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The Informed Parent

Eating Problems In Young Children: An Informed, Positive Parenting Approach

by Sandra Smith, Ph.D.
Published on Aug. 16, 2004

The most common complaint heard in a child psychologist’s office when it comes to eating is, “My child overeats!” The second most frequent complaint is that of finicky, picky eaters. This article will attempt to address these relatively common childhood problems in a positive manner which, hopefully, leaves both parent and child feeling more confident about their ability to manage them.

My Child Overeats!

First of all, try to understand the situation. Thinness is valued in our society! If your child overeats and becomes overweight, you, a caring, concerned parent, are likely to worry. If you had a weight problem yourself, your child’s overeating may push a button, which causes you to overreact, or to react badly.

So, first off, remember that children often go through spurts--they often exhibit a pattern of eating, gaining, and then growing. In addition, children, just like their parents, may eat when they feel bored or unhappy. When children are confident and do not feel criticized, they are less likely to overeat.

During periods when your child appears to be eating far beyond his needs, it is important that you NOT show him your worry. Instead, give him plenty of encouragement and love. Then he’ll listen when you give him ideas about healthful food choices. Remember, diets are NOT generally recommended for children. Most physicians advise parents to help children maintain their weight, as opposed to losing weight, until height catches up.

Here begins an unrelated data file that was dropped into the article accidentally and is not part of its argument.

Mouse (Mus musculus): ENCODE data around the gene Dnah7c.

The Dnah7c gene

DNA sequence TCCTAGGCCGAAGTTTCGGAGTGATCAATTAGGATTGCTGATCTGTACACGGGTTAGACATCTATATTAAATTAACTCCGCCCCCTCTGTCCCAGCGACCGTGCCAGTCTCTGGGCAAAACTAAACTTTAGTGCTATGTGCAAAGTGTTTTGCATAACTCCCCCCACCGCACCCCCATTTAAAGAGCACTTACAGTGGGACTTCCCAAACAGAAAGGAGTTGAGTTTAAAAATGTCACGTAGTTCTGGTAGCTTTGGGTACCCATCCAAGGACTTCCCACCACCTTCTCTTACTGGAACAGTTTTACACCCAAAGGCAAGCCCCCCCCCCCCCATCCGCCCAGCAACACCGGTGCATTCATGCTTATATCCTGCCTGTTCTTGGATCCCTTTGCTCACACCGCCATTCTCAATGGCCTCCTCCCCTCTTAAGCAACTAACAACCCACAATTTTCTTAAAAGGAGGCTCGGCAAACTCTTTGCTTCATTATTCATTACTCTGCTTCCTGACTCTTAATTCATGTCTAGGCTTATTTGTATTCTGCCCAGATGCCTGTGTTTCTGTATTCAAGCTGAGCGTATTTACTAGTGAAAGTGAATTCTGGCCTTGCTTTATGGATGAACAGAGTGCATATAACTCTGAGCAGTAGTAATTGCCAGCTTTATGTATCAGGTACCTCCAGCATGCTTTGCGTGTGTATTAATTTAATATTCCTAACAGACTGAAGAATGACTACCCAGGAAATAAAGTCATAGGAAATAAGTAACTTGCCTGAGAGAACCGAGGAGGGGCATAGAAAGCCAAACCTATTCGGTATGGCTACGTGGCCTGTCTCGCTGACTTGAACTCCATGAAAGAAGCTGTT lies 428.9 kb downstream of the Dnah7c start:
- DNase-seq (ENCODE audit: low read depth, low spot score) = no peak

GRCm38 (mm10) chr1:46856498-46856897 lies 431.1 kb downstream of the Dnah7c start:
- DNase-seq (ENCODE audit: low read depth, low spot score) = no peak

What Do I Say And Do In The Meantime?

DO NOT call attention to your child’s overeating. Instead, fix and serve reasonable portions. It’s hard to overeat if the food is not there. Keep crisp vegetable and fruits, preferably sliced or cut, on hand. You can allow those foods in unlimited amounts. Avoid buying foods that are high in fats and sugars. Avoid fast foods.

As with adults, the combination of improved eating habits PLUS increased energy output is critical. Make a concerted effort to build activity and exercise into your child’s day. Younger children can be encouraged to walk, run or even do simple calisthenics. Most children love to dance to music. They love to ride bicycles with parents or other caretakers. Encourage your child to walk, jump rope, swim and bike. Model how fun these activities are by joining in and how nice they are to share.